The Importance Of Language In The Handmaid's Tale

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If people looked at the sky and saw it blood red every day instead of blue would it change or perspective of how we think of the world? Let's say it does, what happens to the pretty blue sky? We don’t know what would happen but we do know that if The handmaid's tales changed setting it would be very different. If The Handmaid's Tale was written in the time of the Holocaust it would differ by having a darker tone, and at times it would be elegiac for the lost words of Gilead. This would change the language of communication between each character; & would change the plots a lot. Since the book written in the 1980’s subtract about 40 years it brings us to the Holocaust time where everything we thought was bad got even worse back then. Think about…show more content…
Margaret Atwood implies that language facilitates power. From those who are allowed to read, to the right to speak or even the right to write, to those who don't have to live in the darkness of their reality. If the time difference were to make language different it would add much more makeup words, since Atwood tends to make up works and give them a significant meaning to each one. The book implies that each character has a way of education whether it's verbal talking to eye contact with signs. In the end, all of these are different ways of communicating but what if this piece of life that hasn't been taken by the government of Gilead changed? What would the handmaid do to communicate? Could they communicate by reading each others mind, or using drawing to say their emotions? What if a line, just a simple line meant the end of the world. The world consists of thousands of languages and some of us are lucky to even know two. Coming back to The Handmaid's, Leaders use language to distinguish themselves from and others in order to maintain their own power. If went away everyone would be the same because the verbal language would be used to the point where the book wouldn't be…show more content…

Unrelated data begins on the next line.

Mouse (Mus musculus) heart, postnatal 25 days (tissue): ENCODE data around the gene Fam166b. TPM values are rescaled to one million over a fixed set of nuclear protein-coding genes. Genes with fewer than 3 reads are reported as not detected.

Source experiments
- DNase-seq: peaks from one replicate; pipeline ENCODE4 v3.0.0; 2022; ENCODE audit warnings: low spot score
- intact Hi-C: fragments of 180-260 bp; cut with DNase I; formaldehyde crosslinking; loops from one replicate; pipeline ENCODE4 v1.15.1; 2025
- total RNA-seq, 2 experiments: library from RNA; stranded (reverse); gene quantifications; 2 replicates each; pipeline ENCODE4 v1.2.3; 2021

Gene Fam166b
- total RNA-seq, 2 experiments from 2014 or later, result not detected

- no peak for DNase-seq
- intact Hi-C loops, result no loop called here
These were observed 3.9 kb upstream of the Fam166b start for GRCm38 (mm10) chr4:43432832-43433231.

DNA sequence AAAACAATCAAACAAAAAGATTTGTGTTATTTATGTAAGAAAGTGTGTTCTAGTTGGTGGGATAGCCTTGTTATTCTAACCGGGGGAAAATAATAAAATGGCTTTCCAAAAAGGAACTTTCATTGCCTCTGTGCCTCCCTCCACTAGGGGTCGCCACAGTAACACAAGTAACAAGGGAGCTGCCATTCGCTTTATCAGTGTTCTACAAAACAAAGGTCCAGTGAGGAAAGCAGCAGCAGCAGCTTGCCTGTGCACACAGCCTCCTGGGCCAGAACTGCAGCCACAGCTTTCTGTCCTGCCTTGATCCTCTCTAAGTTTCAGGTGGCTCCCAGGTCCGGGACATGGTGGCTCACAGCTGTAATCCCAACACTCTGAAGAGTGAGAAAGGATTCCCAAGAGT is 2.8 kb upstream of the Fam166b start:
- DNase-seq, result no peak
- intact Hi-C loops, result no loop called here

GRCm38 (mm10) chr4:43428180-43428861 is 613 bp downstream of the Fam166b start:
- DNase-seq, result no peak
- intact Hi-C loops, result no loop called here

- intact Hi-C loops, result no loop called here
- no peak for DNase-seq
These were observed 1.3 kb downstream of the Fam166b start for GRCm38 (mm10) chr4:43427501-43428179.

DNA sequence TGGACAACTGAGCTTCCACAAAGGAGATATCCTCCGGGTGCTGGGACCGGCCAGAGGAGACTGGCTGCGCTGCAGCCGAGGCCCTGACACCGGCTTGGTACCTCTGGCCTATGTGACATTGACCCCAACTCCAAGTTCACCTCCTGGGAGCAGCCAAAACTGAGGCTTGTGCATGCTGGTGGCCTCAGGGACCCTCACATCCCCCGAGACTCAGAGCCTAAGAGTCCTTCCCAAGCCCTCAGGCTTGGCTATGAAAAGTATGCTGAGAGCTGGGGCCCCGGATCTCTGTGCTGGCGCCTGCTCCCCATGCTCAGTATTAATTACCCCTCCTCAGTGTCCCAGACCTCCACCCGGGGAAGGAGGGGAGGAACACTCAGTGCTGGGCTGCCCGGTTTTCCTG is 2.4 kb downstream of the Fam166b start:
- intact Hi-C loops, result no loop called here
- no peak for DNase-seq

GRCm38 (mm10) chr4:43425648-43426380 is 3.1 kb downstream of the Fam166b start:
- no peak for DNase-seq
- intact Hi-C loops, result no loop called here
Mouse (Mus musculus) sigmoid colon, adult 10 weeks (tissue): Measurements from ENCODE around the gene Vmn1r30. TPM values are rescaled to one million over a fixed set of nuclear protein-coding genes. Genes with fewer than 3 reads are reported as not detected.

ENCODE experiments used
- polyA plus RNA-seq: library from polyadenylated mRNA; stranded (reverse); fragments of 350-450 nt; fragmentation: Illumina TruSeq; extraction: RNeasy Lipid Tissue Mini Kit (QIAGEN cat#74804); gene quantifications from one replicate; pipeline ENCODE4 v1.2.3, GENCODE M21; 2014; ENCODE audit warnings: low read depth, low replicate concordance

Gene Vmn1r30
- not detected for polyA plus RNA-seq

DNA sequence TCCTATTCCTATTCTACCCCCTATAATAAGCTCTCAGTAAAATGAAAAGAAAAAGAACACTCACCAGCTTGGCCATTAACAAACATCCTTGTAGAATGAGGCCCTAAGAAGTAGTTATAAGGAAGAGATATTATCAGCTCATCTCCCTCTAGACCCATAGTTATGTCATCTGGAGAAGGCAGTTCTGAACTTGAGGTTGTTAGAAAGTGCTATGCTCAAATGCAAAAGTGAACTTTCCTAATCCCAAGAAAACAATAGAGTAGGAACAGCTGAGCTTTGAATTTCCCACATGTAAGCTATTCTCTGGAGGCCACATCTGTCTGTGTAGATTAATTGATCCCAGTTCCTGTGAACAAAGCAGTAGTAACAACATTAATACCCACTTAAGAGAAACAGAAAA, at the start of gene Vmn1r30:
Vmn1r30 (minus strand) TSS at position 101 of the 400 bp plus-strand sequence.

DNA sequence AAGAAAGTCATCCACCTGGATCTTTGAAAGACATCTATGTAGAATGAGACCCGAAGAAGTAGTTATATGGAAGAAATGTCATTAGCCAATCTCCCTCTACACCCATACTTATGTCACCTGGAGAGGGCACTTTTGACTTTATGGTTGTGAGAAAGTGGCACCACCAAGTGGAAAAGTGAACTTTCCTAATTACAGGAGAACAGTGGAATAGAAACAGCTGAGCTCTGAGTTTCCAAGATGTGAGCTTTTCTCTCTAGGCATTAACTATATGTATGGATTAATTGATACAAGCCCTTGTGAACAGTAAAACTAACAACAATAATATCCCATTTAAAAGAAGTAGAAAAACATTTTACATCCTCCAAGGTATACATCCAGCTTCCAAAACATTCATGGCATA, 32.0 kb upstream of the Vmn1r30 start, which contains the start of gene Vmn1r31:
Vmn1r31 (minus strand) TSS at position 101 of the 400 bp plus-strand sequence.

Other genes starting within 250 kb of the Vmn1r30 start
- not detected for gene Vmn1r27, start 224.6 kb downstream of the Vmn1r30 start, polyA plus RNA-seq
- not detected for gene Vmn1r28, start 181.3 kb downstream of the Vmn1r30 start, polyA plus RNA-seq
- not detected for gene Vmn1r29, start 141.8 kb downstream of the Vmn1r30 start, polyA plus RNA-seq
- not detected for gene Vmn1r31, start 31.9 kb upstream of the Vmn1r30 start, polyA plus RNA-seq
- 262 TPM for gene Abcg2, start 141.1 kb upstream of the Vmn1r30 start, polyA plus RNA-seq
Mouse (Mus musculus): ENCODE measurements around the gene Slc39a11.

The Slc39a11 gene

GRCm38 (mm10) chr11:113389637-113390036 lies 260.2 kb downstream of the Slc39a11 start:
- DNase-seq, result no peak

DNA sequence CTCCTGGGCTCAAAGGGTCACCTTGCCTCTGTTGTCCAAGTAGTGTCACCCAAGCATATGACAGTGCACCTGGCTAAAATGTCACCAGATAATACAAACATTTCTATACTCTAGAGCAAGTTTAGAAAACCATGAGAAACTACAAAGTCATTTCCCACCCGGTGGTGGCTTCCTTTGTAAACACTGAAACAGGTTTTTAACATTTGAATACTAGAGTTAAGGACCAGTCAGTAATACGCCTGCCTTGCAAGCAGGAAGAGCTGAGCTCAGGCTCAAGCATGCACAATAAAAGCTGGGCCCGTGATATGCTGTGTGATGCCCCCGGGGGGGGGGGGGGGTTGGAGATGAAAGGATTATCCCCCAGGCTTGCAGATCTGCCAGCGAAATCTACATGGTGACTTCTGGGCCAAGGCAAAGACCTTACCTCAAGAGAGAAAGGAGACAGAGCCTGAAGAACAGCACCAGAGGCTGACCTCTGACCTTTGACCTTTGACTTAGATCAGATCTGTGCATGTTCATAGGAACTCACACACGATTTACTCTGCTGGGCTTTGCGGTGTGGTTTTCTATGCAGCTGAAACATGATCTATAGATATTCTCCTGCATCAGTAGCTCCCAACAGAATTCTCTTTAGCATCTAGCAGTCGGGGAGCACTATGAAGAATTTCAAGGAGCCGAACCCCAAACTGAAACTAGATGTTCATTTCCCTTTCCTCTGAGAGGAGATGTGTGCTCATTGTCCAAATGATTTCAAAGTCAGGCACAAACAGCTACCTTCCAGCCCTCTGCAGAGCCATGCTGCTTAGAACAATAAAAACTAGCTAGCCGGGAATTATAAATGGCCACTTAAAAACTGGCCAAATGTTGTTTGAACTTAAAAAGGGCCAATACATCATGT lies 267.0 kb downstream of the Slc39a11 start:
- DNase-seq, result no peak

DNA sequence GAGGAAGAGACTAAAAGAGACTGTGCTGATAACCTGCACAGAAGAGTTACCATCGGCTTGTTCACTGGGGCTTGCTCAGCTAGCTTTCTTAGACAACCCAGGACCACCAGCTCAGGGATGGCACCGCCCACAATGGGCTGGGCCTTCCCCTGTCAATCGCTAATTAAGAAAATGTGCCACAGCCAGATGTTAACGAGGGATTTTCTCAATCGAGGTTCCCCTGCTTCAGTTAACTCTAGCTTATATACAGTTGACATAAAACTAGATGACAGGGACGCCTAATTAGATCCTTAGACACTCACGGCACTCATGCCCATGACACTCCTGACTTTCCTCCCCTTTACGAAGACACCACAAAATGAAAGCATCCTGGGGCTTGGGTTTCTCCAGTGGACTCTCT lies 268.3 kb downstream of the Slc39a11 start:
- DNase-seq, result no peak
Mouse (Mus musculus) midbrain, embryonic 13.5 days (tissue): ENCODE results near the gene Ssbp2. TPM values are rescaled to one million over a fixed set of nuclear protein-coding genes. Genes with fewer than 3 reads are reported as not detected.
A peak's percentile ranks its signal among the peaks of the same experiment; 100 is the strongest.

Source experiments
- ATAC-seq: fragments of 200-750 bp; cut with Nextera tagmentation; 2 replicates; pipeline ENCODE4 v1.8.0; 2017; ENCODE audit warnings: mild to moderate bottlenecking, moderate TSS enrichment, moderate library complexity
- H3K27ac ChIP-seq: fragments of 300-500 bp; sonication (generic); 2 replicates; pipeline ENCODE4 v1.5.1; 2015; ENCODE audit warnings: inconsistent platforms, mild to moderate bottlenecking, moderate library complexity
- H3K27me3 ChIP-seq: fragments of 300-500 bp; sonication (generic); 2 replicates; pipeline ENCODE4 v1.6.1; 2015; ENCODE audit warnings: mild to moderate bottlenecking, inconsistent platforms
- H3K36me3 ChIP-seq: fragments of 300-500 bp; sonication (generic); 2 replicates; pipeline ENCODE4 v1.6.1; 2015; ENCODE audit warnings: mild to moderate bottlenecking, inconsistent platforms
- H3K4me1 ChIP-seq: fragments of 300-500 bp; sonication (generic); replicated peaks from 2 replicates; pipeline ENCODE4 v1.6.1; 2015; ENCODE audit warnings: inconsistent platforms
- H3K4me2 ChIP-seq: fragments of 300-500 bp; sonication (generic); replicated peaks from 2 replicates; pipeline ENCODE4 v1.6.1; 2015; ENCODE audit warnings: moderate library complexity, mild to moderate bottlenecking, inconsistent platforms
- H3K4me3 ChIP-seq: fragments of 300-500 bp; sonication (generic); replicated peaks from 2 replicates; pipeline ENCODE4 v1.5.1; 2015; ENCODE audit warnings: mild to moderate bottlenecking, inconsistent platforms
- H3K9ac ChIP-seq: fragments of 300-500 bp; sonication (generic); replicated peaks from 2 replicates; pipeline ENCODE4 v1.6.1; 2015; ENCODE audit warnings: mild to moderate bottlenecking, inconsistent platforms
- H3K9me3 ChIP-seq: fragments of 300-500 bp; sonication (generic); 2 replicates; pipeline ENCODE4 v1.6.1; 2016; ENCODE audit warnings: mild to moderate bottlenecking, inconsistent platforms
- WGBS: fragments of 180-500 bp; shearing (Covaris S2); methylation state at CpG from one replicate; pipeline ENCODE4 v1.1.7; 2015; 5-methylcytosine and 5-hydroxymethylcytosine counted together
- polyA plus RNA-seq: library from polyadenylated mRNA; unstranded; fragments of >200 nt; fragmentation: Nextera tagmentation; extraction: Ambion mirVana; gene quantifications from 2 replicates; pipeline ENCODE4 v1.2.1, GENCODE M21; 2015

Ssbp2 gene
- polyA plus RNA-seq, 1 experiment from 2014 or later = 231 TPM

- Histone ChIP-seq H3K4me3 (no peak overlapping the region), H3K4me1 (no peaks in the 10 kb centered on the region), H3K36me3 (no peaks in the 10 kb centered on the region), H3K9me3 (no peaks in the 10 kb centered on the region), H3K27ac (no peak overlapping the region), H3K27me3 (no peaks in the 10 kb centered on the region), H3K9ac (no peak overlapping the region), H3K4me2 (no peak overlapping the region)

Atwood uses imagery a lot to get the audience to imagine the setting and characters in each chapter. But coming back to the Holocaust, if the book made scenes were some of the characters were in concentration camps, it would be darker, the chapters would be much more intense: and the things people would be forced to do would be scary. But not only at concentrations camps, the government would be much more superior than the original group. For Example in pages 93-95, the context between the Commander, Serena Joy, and Offred, was very intense because people aren't used to reading a part about people having to make a monthly ceremony to see if offred gets pregnant. Not necessarily new plots but some old plots could become more horrifying than its original
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